For millions of Texans, that means there is no assurance that they will have electricity and heat if another major freeze strikes the state.
“If we see a recurrence of the storm we saw last year, people should probably be worried,” said Adrian Shelley, director of the Texas office of Public Citizen, a consumer-advocacy nonprofit group.
Under a little-noticed provision of the Texas law, the nation’s most stringent anti-abortion measure, lawyers who take on cases to block Texas abortion regulations are now on the hook to pay the state’s attorney fees if they lose. So are their firms.
The new financial risk, critics said, could scare off lawyers at a time when the future of abortion rights is uncertain.
“The provision is unprecedented and highly problematic,” said Stephanie Toti, senior counsel at The Lawyering Project, which has challenged Texas abortion laws. “It’s designed to discourage attorneys from representing clients who want to challenge unconstitutional abortion laws and basically to deny those clients their day in court.”
The change in attorney fee burdens hasn’t drawn much attention, but it could have far-reaching impacts, especially as the U.S. Supreme Court is weighing cases that could roll back abortion rights established five decades ago in Roe v. Wade.
Heading into the 2022 governor’s race, the political fault lines surrounding education are moving quickly, with a new focus on parent influence in schools and curriculum items like “critical race theory.” Many Republican candidates are pushing their stances on curriculum ahead of traditional policy questions like school choice and funding for public education.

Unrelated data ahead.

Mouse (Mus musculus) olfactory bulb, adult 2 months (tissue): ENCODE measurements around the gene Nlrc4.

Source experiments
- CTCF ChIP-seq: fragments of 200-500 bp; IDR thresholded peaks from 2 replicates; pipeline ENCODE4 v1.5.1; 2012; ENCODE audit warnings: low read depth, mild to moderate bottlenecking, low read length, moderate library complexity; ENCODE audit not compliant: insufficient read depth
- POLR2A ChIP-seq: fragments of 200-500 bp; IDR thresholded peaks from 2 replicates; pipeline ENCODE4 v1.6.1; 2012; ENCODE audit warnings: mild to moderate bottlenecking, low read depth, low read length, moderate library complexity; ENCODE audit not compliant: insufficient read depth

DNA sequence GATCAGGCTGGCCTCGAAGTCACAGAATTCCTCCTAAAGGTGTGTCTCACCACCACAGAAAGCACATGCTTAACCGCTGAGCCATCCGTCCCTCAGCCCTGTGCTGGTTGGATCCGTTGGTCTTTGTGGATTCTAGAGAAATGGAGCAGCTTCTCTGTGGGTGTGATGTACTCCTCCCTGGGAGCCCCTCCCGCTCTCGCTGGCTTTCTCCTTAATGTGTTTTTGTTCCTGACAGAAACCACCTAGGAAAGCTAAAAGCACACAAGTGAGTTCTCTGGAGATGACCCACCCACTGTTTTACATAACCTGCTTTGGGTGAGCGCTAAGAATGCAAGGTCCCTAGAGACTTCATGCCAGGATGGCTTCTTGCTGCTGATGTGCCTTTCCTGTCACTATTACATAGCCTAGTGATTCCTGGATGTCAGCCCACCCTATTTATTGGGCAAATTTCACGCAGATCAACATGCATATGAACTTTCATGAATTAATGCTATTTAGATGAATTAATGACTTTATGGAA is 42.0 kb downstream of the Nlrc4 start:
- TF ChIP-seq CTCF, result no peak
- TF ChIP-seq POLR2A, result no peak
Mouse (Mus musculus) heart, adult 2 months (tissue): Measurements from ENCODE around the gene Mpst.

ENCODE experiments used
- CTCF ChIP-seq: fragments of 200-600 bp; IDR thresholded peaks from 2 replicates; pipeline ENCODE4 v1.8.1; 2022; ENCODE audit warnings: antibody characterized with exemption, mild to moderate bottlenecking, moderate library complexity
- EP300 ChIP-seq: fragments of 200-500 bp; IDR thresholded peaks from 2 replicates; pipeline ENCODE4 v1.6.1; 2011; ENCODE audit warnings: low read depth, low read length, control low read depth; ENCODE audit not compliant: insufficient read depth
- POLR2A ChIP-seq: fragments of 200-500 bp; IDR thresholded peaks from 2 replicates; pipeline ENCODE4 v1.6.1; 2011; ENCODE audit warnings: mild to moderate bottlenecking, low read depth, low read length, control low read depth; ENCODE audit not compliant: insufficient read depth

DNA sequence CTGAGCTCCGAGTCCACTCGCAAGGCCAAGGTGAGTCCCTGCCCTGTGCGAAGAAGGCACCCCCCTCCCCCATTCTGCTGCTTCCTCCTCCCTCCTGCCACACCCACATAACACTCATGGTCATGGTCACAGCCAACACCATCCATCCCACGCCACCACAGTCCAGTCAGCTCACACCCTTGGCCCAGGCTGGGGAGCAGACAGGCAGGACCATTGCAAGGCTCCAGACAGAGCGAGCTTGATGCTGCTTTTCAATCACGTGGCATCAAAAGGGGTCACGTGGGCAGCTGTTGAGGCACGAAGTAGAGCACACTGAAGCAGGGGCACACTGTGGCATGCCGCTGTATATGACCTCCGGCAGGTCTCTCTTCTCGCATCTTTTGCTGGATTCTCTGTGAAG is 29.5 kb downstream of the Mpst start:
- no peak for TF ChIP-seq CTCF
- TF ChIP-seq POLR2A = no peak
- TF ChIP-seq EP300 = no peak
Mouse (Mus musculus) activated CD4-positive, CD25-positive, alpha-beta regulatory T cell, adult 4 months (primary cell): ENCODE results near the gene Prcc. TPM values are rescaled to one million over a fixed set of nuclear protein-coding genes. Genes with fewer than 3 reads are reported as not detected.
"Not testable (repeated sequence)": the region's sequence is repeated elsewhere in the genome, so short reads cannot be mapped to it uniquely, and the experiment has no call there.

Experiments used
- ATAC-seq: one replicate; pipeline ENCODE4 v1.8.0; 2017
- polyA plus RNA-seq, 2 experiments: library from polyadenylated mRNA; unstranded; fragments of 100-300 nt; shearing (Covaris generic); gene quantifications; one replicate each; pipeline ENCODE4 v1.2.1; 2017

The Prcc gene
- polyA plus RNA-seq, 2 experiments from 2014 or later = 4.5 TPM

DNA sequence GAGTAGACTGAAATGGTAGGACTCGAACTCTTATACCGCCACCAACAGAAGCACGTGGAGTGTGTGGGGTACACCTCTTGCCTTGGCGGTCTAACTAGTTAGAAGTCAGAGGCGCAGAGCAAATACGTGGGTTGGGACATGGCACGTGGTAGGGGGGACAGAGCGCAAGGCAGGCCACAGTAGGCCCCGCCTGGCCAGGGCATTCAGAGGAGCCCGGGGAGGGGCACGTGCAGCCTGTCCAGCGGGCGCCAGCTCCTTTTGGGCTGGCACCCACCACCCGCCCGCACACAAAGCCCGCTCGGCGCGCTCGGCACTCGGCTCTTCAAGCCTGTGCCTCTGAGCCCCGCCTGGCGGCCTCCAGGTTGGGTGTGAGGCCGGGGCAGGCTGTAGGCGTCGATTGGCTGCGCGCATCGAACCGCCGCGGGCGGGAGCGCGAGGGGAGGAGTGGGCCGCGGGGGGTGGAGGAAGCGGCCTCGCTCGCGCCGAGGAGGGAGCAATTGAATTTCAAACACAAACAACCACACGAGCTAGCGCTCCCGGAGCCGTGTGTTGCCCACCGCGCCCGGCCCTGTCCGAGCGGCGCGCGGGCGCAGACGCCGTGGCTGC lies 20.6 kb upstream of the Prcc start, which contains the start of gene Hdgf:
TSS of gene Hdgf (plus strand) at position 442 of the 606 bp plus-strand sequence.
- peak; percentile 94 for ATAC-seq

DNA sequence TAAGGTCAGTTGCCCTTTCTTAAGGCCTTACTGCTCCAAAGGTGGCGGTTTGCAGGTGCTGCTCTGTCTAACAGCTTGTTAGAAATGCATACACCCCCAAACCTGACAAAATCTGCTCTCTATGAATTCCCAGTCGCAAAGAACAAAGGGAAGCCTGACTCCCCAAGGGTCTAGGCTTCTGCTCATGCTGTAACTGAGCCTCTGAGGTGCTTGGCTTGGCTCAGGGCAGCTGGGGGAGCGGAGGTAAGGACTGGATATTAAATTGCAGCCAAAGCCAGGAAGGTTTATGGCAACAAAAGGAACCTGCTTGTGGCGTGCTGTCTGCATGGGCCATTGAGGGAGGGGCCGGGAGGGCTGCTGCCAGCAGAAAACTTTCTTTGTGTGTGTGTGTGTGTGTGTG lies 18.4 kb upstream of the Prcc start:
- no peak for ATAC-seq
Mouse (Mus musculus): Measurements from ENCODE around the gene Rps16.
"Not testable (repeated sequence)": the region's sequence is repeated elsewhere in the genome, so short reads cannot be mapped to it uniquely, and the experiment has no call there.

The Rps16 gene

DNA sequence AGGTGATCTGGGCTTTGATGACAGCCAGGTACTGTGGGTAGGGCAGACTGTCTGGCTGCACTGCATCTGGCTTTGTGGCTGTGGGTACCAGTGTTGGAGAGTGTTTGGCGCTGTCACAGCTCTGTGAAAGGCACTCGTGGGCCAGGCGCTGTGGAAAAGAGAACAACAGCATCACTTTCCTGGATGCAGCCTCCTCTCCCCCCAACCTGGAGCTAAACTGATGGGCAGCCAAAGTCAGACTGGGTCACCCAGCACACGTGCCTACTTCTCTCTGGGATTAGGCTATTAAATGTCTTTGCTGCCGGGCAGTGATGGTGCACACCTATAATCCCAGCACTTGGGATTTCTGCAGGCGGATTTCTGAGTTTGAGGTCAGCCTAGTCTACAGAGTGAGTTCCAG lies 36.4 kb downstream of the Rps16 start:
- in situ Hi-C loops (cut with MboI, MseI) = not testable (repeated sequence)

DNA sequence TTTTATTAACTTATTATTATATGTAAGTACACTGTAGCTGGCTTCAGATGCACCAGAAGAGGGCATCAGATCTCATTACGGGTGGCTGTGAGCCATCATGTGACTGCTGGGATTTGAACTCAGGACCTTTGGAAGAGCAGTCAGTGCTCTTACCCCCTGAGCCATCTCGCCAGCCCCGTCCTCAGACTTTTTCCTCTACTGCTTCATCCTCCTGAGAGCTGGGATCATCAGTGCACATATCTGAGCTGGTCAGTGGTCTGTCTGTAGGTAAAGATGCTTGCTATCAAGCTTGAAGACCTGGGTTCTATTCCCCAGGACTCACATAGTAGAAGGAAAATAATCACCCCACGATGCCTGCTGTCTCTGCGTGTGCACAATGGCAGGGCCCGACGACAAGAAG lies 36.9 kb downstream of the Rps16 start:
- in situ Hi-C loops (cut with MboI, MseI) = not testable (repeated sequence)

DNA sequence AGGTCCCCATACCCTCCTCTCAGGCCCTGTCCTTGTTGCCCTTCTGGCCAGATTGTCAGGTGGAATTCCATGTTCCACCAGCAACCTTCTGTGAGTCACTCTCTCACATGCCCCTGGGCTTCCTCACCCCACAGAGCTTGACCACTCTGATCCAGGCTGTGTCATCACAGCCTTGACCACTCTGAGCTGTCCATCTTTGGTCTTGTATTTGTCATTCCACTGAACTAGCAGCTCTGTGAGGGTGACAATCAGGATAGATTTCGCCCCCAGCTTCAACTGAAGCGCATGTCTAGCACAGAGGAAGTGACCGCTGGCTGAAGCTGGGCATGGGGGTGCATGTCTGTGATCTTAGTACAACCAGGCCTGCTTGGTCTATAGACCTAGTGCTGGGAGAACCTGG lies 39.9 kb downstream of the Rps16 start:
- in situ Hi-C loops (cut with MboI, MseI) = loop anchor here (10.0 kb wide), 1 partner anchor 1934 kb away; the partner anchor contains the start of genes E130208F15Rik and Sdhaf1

“I will stop the ‘woke’ curriculum overtaking our schools, and ensure our kids are given the tools they need to grow and be successful in every phase of life,” states the website for Kari Lake, the GOP primary frontrunner.
It all amounts to a “pretty large shift” in the conversation about education policy, said Matt Simon, vice president for advocacy and government affairs at Great Leaders, Strong Schools, a pro-school choice group.
And it has emboldened Republican candidates to emphasize their stances on education, an issue that’s historically been a bigger talking point for Democrats. Chuck Coughlin, a consultant with GOP firm HighGround, told Arizona Capitol Times earlier this month that education is the top issue for Democrats, with immigration the most important for Republicans.
The candidates might be taking cues from a gubernatorial race across the country. Many analysts think that an eleventh-hour comment by Democrat Terry McAuliffe – “I don’t think parents should be telling schools what they should teach” – helped Republican Glenn Youngkin beat him in the Virginia governor’s race.
The conservative message on education ties together a mix of issues ranging from pandemic restrictions on learning to questions about curriculum content.